It is not only crops which add to increased use of nitrogen based fertilizers. In dairy and cattle farming nitrogen is used to improve pasture growth. This adds to a vicious circle of excess nitrogen in natural ecosystems. Artificial nitrogen and phosphorous are added to improve crops for intensive farming, cattle release further nitrogen (contained in urine) as urea which enters waterways. Too much nitrogen (in the form of ammonia or nitrate) is highly toxic to fish and some other aquatic organisms. Both raw sewage and dairy shed effluent are rich in ammonia. The much more common and widespread impact of nutrient pollution – excessive growth of unwanted plants – occurs at lower nitrogen levels. Excessive growth of unwanted plants, such as slime, algae, and choking weeds, degrades swimming and fishing spots and depletes oxygen in the water, sometimes to the point of suffocating aquatic life. (7)
The Problem With Artificial Fertilizers?
Like an athlete receiving a shot of steroids to improve performance, artificial fertilizers help plant growth in the short-term. Over the long-term it creates a deadly cycle. It takes hundreds of years to build just inches of quality topsoil. Yet with industrial mono-cropping agriculture combined with artificial fertilizers to give plants a spike, nothing is done to build soils for the future. Most of the areas that use extensive artificial fertilizers would not produce a crop without massive amounts of fertilizers continually added to the soil to support plant growth. Synthetic fertilizers create serious imbalances in the nitrogen cycle and negatively impact soil organisms, and runoff from excessive nitrogen creates dead zones in rivers and oceans.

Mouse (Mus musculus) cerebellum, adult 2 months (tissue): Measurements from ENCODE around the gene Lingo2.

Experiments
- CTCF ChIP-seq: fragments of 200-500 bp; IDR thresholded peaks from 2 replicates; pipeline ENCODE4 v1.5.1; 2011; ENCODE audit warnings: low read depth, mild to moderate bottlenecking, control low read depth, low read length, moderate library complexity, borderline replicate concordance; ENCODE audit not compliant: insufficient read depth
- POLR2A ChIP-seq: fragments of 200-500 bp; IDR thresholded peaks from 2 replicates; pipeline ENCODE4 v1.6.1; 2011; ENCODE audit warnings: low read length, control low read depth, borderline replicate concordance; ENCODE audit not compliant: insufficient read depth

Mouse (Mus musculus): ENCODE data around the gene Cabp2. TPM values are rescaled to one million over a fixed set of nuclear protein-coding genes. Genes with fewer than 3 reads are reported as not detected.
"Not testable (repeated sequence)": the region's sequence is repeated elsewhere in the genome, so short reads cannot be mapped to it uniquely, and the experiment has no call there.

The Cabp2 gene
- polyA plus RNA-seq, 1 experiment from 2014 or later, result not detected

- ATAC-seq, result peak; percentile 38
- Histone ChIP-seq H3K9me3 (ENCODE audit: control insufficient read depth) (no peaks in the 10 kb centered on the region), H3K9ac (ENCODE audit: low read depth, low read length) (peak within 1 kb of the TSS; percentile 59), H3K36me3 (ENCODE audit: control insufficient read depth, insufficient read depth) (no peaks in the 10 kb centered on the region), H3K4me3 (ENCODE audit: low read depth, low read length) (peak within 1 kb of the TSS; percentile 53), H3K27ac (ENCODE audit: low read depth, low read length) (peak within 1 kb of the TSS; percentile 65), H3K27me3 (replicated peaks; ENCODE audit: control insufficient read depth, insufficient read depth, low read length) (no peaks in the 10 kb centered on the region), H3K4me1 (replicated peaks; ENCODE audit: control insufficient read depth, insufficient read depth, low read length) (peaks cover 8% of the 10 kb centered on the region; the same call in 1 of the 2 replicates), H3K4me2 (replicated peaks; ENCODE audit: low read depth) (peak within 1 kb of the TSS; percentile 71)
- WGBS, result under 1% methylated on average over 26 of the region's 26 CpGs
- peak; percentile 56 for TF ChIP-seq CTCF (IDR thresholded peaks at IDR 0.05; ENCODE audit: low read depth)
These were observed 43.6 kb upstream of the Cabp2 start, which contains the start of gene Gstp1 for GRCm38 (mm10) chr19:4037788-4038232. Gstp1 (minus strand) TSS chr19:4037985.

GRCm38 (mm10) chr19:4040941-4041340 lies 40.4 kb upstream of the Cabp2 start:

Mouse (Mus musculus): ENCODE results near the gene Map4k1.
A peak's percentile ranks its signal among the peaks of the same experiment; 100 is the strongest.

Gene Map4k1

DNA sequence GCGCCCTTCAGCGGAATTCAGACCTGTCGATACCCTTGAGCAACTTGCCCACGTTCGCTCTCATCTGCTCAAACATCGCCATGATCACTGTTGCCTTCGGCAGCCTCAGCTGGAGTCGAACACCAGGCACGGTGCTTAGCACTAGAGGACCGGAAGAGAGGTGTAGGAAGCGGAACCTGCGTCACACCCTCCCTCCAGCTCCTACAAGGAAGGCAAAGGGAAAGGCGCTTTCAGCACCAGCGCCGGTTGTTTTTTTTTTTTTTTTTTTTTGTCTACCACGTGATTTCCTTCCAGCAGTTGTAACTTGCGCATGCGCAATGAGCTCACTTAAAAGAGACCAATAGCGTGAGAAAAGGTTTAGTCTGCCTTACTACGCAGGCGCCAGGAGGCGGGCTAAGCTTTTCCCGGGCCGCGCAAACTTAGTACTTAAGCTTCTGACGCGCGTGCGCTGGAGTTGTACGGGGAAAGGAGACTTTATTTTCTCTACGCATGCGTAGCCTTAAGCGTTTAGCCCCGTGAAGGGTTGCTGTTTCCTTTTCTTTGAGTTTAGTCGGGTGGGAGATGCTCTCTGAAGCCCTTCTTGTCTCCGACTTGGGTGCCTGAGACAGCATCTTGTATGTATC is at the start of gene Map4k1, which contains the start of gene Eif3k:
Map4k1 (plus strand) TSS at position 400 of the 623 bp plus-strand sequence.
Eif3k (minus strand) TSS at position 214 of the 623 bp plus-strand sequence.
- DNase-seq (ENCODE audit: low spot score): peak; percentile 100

To a certain extent there are diminishing returns for this synthetic method of farming. In parts of India where the “Green Revolution” took hold (a combination of high-yielding varieties of cereal grains, expansion of irrigation infrastructure, modernization of management techniques, distribution of hybridized seeds, and the widespread use of synthetic fertilizers and pesticides), great results were produced in the short term but parts of India were also decimated and now lie as barren wastelands. As commodities such as oil and gas become harder to acquire and potentially more expensive, the production and cost structure of synthetic fertilizers will be impacted.
So What to Do?
- Learn how to build your own soil through composting
- Start a worm farm
- Grow your own food
- Learn about Permaculture
- Plant a food forest
- Learn about crop rotation
- Reduce your reliance on the supermarkets
- Support farmers markets and small organic growers who use compost and build soils
- Learn about nitrogen fixing plants such as legumes, cow pea, vetch , clover, lupins, etc.
- Reduce or eliminate consumption of “industrial scale farming” products
Source: excerpts from Rethink…Your world, Your future.
(5) Smil, Vaclav (2004). Enriching the Earth: Fritz Haber, Carl Bosch, and the Transformation of World Food Production. Cambridge, MA: MIT Press. ISBN 9780262693134.